ANTIHERO: Regarding “Sell it to the World” which was re-released, what prompted that decision? Was it a label decision or something that the band have decided to do?

Nick Holmes: Gomez who did our new album, he’s actually remixed the whole of the album, so that’s the one that he took off it first; I think that’s one of the first songs he did from it. But he’s actually remixed the whole album, we’re leaving nothing, so he actually sent the final thing through today actually for the first time. But “Sell it to the World” was the first thing he did so we were kind of just testing the water for how it sounded. But we were always a little bit overwhelmed with the final mix on that album. I think there’s some good songs on there, but it was always a little bit flat I thought, the mix. So, it’s probably the only album we’ve ever done where we actually did feel a little bit like that when we got the final thing so it’s kind of nice to hear a bit more vibrancy to it.

ANTIHERO: Do you have any plans to go back and maybe redo any of your earlier albums?

Nick Holmes: No, not really. I would have always thought it would be nice to kind of do hosting and modern context but there again the singing is what it is, you couldn’t really sing those songs in any other style; I don’t think it would work. We just re-recorded the song “Frozen Illusion” which is one of the first songs we ever wrote and it works pretty well actually, maybe the odd song here and there but other than full albums they’re very much done. They sound like they did because that’s what we were like at the time so it’s kind of best to just maybe leave things where they are.

ANTIHERO: Any views on maybe making a concept album?

Nick Holmes: I’ve always loved the idea of it, I’ve always wanted to do it but I just wouldn’t want it to be… it could be incredibly time consuming. Yeah, I’ve always thought about it and I think every album I always mentioned it, but it always falls by the wayside. But yeah, I guess if you can create a song around a specific point in a story it’s always something that’s fascinated me. Obviously, Operation Mindcrime being a kind of high point of a concept album. But I wouldn’t say it’s out of the question, but I wouldn’t say anything is out of the question. There’s many things we’ve said we would never do that we’ve done, so you could never say never.  

Paradise Lost
Photo: Tony Woolliscroft

ANTIHERO: Who would you like to interview, even outside of music? If you could disregard maybe musical heroes and just maybe focus on somebody that’s been a personal inspiration or hero to you through your life.  

Nick Holmes: I would have liked to have interviewed Rik Mayall, but unfortunately, I’m not going to have that chance anymore. I think from a personality point of view of sense of humour, and growing up as a kid, I think Rik Mayall was the most inspirational person for me as a teenager. The whole “Young Ones” scene had a massive impact on my life, the same with the “Blackadder”, the same with Rowan Atkinson as well, I think. Those guys were like… outside of music they kind of molded my entire personality as a teenager, so I think those guys are very… it’s kind of unbelievable the impact that especially the “Young Ones” had on people my age. I was about 13/14 when that came out and it was like the entire school was just obsessed with this whole thing, so I don’t think kids nowadays have that, they don’t really have that anymore. I think Rik Mayall had a huge impact on especially my generation’s lives and when he died I was absolutely beside myself, I was so upset about it, it’s such a shame. Anyone alive I don’t know, I can’t think off the top of my head, maybe Michael Parkinson, I don’t know.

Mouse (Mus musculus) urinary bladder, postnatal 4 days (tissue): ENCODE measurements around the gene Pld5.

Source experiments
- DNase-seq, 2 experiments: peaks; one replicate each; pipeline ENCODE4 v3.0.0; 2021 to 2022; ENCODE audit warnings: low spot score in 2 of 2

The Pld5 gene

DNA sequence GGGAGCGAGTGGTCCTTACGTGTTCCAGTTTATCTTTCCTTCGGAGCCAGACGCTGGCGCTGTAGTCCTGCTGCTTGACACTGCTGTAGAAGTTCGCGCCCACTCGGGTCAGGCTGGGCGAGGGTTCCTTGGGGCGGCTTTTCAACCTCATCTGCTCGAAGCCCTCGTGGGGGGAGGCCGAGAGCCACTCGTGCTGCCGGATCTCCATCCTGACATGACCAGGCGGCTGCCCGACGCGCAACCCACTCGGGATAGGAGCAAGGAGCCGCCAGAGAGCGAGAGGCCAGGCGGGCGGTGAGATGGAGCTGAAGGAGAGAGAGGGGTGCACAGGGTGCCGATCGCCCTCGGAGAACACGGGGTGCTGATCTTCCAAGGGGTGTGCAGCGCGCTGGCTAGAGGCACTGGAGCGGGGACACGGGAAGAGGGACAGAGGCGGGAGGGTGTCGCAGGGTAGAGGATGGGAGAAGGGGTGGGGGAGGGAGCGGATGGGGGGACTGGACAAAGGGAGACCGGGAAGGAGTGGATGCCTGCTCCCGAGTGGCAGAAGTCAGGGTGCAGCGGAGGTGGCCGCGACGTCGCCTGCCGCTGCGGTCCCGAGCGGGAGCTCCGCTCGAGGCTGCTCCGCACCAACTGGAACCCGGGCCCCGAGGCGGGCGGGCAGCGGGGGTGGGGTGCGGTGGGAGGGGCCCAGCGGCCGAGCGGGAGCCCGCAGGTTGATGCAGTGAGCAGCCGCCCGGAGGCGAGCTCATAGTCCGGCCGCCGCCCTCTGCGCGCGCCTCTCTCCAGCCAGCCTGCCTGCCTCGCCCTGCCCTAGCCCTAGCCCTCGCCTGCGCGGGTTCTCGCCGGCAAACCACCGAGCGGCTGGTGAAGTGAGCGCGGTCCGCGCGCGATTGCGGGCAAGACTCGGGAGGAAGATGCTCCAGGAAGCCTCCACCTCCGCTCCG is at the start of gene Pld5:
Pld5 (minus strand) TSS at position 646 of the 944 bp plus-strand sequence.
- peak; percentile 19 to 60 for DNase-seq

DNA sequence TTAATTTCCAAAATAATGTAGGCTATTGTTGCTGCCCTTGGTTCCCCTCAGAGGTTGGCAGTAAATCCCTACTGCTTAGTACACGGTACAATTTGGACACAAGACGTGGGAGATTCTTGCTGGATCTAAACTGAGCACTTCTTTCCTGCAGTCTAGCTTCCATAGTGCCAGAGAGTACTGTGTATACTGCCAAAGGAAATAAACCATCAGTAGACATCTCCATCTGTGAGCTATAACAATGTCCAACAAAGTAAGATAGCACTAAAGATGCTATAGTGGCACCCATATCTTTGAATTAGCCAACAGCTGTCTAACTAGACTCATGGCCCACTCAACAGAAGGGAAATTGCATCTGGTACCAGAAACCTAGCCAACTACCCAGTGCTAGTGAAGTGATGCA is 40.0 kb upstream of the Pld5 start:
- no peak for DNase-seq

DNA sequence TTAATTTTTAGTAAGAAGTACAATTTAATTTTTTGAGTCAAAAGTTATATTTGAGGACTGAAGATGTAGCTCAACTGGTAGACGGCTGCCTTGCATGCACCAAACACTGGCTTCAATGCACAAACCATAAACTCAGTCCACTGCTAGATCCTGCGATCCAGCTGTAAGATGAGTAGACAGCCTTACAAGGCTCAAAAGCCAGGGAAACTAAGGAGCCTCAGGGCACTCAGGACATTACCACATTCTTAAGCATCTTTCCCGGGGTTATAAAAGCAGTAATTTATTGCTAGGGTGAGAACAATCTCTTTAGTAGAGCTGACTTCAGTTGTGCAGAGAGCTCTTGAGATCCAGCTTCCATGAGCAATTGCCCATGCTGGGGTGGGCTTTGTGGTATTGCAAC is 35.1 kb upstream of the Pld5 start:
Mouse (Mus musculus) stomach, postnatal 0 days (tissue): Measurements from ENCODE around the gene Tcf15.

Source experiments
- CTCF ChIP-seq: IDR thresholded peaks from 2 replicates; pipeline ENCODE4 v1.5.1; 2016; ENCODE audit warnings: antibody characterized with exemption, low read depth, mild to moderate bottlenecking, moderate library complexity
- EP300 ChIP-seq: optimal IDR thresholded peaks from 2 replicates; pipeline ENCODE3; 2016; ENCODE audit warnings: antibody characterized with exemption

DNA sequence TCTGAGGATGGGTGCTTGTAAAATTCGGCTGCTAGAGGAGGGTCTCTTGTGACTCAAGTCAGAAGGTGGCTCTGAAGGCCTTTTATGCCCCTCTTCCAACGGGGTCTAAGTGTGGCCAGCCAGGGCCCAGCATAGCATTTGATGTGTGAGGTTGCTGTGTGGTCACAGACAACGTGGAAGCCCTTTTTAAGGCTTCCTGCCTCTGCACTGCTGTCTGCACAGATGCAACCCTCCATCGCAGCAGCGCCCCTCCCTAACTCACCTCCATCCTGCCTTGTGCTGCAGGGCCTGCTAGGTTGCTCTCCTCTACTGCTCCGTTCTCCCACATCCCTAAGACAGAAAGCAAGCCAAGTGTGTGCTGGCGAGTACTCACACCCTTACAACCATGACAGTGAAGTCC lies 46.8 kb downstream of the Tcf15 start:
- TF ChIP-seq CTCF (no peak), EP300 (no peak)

ANTIHERO: Outside of music how do you unwind, how do you relax?

Nick Holmes: At the moment, I don’t do anything outside music. I do cycling, running, I like to try and stay fit but the last kind of six months I haven’t done anything outside music. I love films, I love TV, I watch so many new movies and I watch hundreds of movies a year, so I’m a big fan of box sets and all of the big American TV shows; I’m a big fan of all that stuff.  

ANTIHERO: So, what’s next then in the rest of the year for Paradise Lost?You’ve got the album released and then obviously tour dates.

Nick Holmes: Yeah, we’re busy with touring right up until Christmas.Well, the last few months we’ve been super busy, but yeah it will continue now and we’re playing in Dubai in a couple of weeks which we’ve never played there before, so I’m looking forward to going there.But yeah, other than that we’ve got a big European tour very similar to what we did last time and then we’ll maybe look at doing something in America next year and do a UK tour as well next year.So yeah, the coming year is going to be a pretty busy one I guess.

ANTIHERO: Never stops even after nearly 30 years.

Nick Holmes: Yeah, well you’ve got to do it, you’ve got to be in it to win it, I guess, that’s the thing.

ANTIHERO: And it’s more difficult these days to sustain a living unless you’re putting the work in.

Nick Holmes: Well yeah, you’ve got to get out there. Like I say, the footballers are the new rock stars now aren’t they; that’s the thing.

ANTIHERO: More money anyway.

Nick Holmes: Well they do very little and they get paid well basically, so yeah. Being in a band now, you really have to work for a living.

ANTIHERO: Certainly. That’s great, thank you very much!

Nick Holmes: Yeah, cheers man!

About Mark Dean

I’m a 40+ music fan. Fond mostly of rock and metal – my staple musical food delights. Originally from Northern Ireland, I am now based in the UK-Manchester. I have a hectic musical existence with regular shows and interviews. Been writing freelance for five years now with several international websites. Passionate about what I do, I have been fortunate already to interview many of my all-time musical heroes. My music passion was first created by seeing Status Quo at the tender age of 15. While I still am passionate about my rock and metal, I have found that with age my taste has diversified so that now I am actually dipping into different musical genres and styles for the first time.

Photo: Mark Dean with Jeff Kendrick of Devildriver – Photography by Olga Kuzmenko